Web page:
|Characterisation Method Name:|
|Propylene impact on wood|
|Principal Method Name:|
|EPS: global warming and fertilisation pathways|
The characterisation factor is determined by an equivalency method using CO2 as a
reference. There are two pathways for CO2’s impact on forest growth. One is the global
warming and the other is CO2 fertilisation. The CO2 fertilisation is more than 30 times as efficient as the global warming. Considering the GWP100 (Global warming potential) for propylene being 11 and the equivalency for CO2 fertilisation being 46*3/42 = 3.29, the CO2 fertilisation pathway is still 10 times as efficient. Therefore the model will focus on the equivalency with CO2 in the fertilising aspect.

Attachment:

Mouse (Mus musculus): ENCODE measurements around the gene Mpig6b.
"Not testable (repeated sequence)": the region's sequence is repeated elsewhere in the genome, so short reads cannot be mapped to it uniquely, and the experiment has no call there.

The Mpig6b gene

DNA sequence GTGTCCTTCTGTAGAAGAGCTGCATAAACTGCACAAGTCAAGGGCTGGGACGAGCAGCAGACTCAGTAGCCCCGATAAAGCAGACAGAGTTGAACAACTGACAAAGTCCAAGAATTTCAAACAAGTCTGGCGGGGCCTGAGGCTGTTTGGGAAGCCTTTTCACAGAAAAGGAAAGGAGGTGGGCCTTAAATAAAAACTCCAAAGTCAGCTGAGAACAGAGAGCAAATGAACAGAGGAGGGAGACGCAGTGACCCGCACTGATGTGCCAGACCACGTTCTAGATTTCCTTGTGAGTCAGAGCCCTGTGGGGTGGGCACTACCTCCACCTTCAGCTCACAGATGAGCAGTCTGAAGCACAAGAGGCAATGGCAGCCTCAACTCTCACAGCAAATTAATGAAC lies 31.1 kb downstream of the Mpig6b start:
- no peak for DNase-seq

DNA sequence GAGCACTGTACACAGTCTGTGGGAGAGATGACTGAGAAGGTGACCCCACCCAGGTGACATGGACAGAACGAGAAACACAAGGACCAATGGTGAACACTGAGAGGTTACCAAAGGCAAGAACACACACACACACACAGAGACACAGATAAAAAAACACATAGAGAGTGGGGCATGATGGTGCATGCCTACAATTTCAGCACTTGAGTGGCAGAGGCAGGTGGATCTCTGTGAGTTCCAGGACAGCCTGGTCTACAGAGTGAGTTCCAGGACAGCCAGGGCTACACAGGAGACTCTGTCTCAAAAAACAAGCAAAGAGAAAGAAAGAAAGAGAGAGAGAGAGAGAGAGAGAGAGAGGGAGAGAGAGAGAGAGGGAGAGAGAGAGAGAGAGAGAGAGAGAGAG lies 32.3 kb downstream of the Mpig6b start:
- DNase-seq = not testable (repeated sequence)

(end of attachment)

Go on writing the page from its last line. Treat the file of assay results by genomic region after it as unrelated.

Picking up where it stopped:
The equivalency for CO2 fertilisation was calculated above to 46*3/42 = 3.29. 46*3 is the molecular weight of 3 CO2 and 42 the molecular weight of butadiene. (Each propylene molecule will give 3 CO2 molecules when it is oxidised). It is assumed that all propylene is oxidised sooner or later to CO2 and water.
Calculation of characterisation factor
As the fertilisation pathway specific characterisation factor of CO2 for wood is –3.93E-02 kg wood/kg CO2 we obtain the pathway specific characterisation factor of propylene to wood to 3.29*(-3.93E-02 ) = -1.29E-01 kg wood/kg propylene.
|Steen B (1999b): A systematic approach to environmental priority strategies in product development (EPS). Version 2000 – Models and data of the default method CPM report Chalmers University of Technology Sweden|
|The pathway modelled is via global warming. The same system borders as for CO2 is used i.e. 100 years.|
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